Posts Tagged ‘contract states’

Does God Serve On Their Board?

Wednesday, March 20th, 2013

By Brian Taylor Goldstein, Esq.

Dear Law and Disorder:

We booked one of our artists to perform at a non-profit venue. The booking agreement was signed by all parties. We just received a phone call from the venue that their board met last night and decided unanimously to cancel the engagement due to poor ticket sales. The contract states that our artist is to be paid a cancellation fee if the date is cancelled for any reason except an act of God. However, the venue is claiming that this is an act of god and they do not have to pay. Any suggestions?

While I am familiar with many board chairs and presidents who erroneously believe they rule with omnipotent powers, their decisions do not constitute “Acts of God.” Moreover, unless there is a specific definition of “Acts of God” in a booking contract that expressly states that ticket sales are subject to divine will and authority or that a recognized deity from an established pantheon is in charge of marketing and sales, poor ticket sales are also not “Acts of God.”

Contrary to myth, non-profits are not exempt from the laws and legal obligations which govern all businesses, for-profit or otherwise. They must license copyrighted materials, pay their employees and independent contractors, and honor contractual obligations just like everyone else. In this case, you would appear to have a fairly straightforward breach of contract situation whereby the venue is contractually obligated to pay your artist the agreed upon cancellation fee.

Regardless of the legal merits of your claim, your first course of action should not be threats or demands. Instead, explore every possibility of a creative and mutually reasonable solution. Non-profits are under a considerable amount of pressure and, more often than not, in situations such as these, they are acting out of fear and self-survival rather than any nefarious intent. Can you reschedule the date? Can you offer to provide additional marketing materials or suggestions? Are there any expenses or costs which can be reduced? Are there any other presenters in the area who might be willing to partner with the venue and share expenses? Assuming your venue is unwilling to budge or consider alternatives, then stating the legal merits of the situation and suggesting mediation or arbitration would certainly be appropriate.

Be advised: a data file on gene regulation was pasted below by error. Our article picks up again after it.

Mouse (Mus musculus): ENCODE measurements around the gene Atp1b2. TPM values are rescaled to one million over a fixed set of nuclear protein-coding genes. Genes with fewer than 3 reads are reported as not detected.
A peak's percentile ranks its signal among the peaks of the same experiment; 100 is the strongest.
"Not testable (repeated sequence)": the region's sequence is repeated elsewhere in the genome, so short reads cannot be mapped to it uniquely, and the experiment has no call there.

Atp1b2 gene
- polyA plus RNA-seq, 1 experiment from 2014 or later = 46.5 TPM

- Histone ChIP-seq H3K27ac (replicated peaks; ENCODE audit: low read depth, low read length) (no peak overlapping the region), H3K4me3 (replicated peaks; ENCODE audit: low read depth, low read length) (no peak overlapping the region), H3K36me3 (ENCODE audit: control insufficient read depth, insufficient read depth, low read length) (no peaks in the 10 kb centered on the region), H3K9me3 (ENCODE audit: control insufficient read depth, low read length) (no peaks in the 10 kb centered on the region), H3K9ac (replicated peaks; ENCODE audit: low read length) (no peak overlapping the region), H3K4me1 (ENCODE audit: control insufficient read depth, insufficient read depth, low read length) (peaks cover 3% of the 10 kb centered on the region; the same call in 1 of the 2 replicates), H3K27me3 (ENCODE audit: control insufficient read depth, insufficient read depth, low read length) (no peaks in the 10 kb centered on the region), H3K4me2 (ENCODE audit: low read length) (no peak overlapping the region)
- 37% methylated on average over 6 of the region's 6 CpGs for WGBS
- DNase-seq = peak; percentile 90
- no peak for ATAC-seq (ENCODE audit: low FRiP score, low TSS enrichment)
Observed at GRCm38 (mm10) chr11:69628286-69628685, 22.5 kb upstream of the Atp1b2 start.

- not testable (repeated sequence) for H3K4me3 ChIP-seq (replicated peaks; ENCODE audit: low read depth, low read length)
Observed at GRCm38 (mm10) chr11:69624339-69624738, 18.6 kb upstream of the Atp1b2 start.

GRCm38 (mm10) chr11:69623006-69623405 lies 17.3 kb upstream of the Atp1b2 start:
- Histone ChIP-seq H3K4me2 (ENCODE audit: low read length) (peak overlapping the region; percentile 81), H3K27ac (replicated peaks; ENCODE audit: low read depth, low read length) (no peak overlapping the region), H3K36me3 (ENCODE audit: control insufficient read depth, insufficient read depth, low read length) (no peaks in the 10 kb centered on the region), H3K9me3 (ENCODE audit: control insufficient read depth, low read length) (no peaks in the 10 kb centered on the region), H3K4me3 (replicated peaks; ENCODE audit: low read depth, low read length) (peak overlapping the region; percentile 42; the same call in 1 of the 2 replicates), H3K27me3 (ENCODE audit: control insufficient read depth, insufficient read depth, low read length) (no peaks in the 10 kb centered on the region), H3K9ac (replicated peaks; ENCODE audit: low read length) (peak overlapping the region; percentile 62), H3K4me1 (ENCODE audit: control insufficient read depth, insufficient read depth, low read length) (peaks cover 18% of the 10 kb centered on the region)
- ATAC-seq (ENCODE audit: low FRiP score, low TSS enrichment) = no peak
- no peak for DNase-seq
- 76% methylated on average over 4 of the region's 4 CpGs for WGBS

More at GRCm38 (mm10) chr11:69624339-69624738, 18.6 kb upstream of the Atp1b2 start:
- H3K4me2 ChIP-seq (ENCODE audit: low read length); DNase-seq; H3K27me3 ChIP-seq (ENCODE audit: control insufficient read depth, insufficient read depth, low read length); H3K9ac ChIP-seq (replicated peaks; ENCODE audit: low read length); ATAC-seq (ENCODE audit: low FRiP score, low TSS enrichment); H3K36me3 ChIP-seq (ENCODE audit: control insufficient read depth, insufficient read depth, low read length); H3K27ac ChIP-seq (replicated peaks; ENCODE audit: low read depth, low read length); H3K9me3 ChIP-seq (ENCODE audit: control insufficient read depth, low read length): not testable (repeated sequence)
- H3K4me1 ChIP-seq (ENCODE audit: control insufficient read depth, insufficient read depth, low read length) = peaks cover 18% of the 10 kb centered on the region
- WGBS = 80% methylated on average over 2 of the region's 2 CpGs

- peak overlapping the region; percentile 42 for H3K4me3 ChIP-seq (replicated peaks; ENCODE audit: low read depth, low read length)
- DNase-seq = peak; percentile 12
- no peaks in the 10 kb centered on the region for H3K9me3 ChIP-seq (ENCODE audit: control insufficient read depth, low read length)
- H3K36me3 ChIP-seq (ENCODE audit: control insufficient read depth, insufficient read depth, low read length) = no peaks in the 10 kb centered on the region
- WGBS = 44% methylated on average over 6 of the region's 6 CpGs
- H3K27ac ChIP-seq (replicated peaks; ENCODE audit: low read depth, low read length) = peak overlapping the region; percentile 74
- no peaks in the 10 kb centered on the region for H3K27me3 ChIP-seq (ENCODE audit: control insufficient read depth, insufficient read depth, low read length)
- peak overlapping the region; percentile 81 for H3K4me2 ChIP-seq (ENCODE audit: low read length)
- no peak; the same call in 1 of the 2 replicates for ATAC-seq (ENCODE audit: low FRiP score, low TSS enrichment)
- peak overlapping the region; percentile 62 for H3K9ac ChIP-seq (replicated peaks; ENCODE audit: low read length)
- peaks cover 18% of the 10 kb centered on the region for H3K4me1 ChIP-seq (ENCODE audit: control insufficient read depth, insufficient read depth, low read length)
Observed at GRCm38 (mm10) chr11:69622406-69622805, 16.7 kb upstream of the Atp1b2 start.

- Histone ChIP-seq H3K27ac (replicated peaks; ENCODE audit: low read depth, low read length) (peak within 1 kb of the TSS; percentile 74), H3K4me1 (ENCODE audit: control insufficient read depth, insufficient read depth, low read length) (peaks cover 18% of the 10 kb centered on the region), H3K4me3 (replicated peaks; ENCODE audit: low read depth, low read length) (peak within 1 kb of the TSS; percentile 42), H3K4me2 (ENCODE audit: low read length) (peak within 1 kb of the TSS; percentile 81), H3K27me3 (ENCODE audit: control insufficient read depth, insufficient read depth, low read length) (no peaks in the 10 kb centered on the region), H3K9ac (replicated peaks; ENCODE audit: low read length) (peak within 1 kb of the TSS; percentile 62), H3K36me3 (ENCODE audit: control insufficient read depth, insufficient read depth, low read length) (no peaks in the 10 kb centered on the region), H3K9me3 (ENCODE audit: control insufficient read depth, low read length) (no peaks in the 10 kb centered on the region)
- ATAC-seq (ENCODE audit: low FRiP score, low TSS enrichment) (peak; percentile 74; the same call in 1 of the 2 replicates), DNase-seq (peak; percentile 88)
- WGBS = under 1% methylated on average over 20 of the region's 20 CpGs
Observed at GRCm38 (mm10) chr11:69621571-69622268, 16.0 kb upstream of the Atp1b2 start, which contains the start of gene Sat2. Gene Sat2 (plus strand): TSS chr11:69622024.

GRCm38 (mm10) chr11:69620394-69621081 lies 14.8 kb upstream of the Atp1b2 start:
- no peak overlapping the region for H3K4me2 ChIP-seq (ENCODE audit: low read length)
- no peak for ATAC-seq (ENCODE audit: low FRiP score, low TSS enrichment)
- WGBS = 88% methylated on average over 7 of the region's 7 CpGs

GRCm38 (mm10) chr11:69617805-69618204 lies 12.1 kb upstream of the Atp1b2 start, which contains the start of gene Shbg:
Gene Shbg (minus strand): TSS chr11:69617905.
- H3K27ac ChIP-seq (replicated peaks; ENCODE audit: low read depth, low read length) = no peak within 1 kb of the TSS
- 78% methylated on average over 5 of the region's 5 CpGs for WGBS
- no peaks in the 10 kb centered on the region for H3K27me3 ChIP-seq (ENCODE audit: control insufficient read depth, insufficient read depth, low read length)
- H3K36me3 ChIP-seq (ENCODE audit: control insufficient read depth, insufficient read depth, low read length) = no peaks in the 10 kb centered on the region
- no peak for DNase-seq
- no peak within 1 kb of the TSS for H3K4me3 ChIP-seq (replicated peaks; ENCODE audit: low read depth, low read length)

Ultimately, this may be one of those rare instances when filing legal action may be warranted. If your booking agreement does not provide for attorneys fees and costs in the event of a lawsuit, and if the engagement fee is not substantial enough to warrant the time and aggravation, you may be able to file a small claims action in lieu of a more formal trial. Sometimes, merely filing a lawsuit or claim is enough to bring them to the bargaining table. However, always remember that winning a lawsuit doesn’t mean you or your artist will ever see a dime. If the venue refuses to pay, you’ll have to pursue them further with bank liens and property attachments until they either pay or file bankruptcy or close entirely. While not resulting in any damages for you or your artist, this can often be its own form of divine retribution upon the venue.


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The purpose of this blog is to provide general advice and guidance, not legal advice. Please consult with an attorney familiar with your specific circumstances, facts, challenges, medications, psychiatric disorders, past-lives, karmic debt, and anything else that may impact your situation before drawing any conclusions, deciding upon a course of action, sending a nasty email, filing a lawsuit, or doing anything rash!